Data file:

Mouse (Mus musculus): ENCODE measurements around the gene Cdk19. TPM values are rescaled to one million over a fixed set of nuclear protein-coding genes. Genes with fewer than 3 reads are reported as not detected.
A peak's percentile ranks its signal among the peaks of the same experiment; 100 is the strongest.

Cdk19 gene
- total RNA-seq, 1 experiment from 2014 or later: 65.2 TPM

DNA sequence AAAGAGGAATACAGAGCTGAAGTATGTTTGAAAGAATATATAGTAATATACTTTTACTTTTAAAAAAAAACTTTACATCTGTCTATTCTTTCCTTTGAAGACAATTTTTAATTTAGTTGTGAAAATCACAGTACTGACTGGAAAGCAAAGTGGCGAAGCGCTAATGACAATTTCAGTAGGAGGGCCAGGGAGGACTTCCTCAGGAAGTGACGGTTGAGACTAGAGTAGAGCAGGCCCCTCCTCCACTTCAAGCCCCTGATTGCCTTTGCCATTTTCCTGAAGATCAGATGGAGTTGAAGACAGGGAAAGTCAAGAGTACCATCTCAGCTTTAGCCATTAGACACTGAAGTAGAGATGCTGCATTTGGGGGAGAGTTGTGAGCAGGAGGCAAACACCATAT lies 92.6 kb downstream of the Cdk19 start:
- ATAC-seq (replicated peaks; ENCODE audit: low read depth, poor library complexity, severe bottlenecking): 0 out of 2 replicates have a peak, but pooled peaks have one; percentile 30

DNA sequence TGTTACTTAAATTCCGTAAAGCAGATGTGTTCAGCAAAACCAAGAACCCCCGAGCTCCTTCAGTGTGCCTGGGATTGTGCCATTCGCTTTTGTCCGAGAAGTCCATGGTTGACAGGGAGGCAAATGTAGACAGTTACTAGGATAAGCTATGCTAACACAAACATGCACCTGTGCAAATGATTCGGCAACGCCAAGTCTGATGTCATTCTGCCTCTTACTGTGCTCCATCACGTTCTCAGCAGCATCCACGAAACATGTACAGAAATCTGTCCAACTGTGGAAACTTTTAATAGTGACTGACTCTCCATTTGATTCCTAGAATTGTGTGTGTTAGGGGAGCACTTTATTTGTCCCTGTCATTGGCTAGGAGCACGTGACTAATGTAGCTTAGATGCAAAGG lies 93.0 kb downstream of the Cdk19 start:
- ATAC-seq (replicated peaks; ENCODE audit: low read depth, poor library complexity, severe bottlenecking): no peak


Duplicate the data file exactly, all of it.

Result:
Mouse (Mus musculus): ENCODE measurements around the gene Cdk19. TPM values are rescaled to one million over a fixed set of nuclear protein-coding genes. Genes with fewer than 3 reads are reported as not detected.
A peak's percentile ranks its signal among the peaks of the same experiment; 100 is the strongest.

Cdk19 gene
- total RNA-seq, 1 experiment from 2014 or later: 65.2 TPM

DNA sequence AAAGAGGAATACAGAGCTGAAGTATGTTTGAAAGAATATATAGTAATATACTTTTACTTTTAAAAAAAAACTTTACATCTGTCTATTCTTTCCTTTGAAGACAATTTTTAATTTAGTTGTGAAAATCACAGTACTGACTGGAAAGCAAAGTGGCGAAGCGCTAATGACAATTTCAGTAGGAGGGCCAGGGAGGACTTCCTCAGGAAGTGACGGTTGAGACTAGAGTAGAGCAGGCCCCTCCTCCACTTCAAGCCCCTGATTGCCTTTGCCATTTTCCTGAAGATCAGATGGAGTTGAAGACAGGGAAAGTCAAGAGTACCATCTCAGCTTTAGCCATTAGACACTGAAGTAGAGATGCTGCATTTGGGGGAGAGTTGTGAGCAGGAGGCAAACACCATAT lies 92.6 kb downstream of the Cdk19 start:
- ATAC-seq (replicated peaks; ENCODE audit: low read depth, poor library complexity, severe bottlenecking): 0 out of 2 replicates have a peak, but pooled peaks have one; percentile 30

DNA sequence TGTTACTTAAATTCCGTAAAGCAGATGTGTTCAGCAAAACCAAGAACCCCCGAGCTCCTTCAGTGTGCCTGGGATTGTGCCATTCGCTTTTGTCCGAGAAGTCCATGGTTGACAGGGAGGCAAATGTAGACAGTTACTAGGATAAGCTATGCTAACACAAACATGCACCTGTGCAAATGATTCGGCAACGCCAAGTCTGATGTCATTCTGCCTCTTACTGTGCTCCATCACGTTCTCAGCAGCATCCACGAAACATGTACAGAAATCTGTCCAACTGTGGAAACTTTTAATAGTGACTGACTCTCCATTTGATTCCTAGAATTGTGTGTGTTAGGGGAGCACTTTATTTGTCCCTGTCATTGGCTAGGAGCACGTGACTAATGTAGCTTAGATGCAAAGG lies 93.0 kb downstream of the Cdk19 start:
- ATAC-seq (replicated peaks; ENCODE audit: low read depth, poor library complexity, severe bottlenecking): no peak